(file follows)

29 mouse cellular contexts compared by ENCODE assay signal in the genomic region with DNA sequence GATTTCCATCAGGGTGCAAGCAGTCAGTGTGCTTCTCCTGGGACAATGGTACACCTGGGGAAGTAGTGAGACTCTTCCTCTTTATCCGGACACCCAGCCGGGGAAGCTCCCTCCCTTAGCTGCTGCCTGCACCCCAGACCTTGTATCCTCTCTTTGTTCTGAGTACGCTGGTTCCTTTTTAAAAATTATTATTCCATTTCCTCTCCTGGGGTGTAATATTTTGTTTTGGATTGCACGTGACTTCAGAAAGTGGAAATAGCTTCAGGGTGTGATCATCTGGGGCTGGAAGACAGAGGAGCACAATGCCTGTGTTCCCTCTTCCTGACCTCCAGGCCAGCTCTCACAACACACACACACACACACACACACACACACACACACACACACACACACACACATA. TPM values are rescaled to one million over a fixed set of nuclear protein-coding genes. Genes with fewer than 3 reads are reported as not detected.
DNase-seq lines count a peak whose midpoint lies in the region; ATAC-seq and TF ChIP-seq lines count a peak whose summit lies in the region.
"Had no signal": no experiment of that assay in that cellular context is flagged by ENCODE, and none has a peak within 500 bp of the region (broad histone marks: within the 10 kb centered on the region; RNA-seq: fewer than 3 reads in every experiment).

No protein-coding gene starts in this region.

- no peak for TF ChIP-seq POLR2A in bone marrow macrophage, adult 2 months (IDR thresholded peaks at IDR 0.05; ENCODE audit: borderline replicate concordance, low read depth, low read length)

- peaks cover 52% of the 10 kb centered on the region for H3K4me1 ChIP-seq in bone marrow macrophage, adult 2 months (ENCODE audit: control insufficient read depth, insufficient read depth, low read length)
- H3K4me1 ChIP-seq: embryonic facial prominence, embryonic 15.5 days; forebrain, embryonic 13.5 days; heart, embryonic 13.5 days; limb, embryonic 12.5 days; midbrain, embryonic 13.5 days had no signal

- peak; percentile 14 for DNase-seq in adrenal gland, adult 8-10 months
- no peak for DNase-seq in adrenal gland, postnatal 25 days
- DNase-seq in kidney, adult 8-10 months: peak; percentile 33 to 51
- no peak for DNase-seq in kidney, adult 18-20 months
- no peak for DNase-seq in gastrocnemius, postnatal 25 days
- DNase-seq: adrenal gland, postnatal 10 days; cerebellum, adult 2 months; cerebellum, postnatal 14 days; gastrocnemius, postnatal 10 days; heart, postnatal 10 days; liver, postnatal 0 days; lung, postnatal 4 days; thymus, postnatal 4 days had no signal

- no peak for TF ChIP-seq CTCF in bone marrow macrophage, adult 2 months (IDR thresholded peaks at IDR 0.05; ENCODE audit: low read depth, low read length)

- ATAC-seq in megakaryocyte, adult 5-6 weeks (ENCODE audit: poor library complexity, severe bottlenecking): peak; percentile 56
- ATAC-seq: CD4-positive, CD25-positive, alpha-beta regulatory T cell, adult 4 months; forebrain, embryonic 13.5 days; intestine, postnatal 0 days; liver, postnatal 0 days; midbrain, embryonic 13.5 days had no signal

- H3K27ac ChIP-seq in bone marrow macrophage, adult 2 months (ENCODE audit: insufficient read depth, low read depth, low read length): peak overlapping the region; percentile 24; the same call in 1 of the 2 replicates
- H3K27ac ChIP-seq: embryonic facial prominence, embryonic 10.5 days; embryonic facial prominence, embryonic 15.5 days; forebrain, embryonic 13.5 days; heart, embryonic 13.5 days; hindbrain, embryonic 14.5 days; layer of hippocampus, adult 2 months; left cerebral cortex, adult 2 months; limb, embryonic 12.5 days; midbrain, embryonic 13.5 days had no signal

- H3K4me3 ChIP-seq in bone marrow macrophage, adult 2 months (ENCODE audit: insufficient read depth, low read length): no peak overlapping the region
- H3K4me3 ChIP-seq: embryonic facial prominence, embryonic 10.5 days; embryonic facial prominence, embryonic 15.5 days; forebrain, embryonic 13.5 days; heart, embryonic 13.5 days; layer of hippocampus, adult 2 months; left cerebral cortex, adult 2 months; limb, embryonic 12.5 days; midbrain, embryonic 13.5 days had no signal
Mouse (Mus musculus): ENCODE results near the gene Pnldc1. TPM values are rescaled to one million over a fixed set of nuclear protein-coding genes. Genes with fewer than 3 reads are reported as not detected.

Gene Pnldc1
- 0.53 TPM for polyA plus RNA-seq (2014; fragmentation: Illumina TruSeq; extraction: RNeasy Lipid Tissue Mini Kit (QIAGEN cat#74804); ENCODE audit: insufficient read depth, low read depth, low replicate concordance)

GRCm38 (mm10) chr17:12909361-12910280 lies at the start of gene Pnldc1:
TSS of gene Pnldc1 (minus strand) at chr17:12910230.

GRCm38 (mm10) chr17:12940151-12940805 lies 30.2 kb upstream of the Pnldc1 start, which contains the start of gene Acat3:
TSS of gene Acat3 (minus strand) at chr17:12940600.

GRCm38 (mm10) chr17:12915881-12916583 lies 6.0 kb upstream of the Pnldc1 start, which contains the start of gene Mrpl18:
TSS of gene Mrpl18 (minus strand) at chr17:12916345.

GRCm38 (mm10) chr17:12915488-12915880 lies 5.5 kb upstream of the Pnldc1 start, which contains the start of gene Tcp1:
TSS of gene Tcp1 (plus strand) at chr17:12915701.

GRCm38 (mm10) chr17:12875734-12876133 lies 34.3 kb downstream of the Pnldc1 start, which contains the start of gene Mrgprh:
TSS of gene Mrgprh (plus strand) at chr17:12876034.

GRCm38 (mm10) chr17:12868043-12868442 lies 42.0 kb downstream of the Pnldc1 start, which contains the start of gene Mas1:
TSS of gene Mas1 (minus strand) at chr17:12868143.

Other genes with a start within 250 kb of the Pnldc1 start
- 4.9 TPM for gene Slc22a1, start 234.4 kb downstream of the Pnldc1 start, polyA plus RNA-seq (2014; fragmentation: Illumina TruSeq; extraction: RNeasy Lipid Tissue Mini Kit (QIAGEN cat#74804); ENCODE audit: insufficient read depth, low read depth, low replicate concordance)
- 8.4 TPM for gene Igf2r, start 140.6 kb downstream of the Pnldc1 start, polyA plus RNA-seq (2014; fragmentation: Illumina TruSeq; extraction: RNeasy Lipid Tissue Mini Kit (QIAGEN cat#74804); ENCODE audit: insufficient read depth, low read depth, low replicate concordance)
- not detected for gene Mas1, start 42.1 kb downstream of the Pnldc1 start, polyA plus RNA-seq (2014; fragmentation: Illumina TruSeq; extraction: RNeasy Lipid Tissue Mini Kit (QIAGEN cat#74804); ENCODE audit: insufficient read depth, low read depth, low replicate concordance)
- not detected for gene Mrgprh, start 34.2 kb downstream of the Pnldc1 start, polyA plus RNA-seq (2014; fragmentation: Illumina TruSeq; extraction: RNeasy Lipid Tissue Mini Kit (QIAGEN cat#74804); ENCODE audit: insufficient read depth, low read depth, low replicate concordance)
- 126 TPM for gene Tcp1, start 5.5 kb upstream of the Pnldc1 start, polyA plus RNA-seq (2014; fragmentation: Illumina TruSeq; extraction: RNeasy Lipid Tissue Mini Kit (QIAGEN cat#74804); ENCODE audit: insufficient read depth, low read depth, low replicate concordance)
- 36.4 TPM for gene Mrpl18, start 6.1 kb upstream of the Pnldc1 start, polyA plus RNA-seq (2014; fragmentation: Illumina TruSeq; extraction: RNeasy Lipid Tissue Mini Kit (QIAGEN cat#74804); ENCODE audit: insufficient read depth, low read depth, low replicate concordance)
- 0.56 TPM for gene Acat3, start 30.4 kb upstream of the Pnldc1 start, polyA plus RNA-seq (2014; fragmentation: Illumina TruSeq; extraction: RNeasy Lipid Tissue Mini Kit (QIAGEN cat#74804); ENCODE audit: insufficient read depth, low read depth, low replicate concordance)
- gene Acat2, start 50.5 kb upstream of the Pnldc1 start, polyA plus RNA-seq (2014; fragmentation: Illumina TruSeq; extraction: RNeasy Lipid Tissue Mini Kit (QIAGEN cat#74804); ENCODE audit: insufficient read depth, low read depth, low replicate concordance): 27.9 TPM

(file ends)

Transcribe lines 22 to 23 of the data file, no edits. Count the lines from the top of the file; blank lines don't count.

Gene Pnldc1
- 0.53 TPM for polyA plus RNA-seq (2014; fragmentation: Illumina TruSeq; extraction: RNeasy Lipid Tissue Mini Kit (QIAGEN cat#74804); ENCODE audit: insufficient read depth, low read depth, low replicate concordance)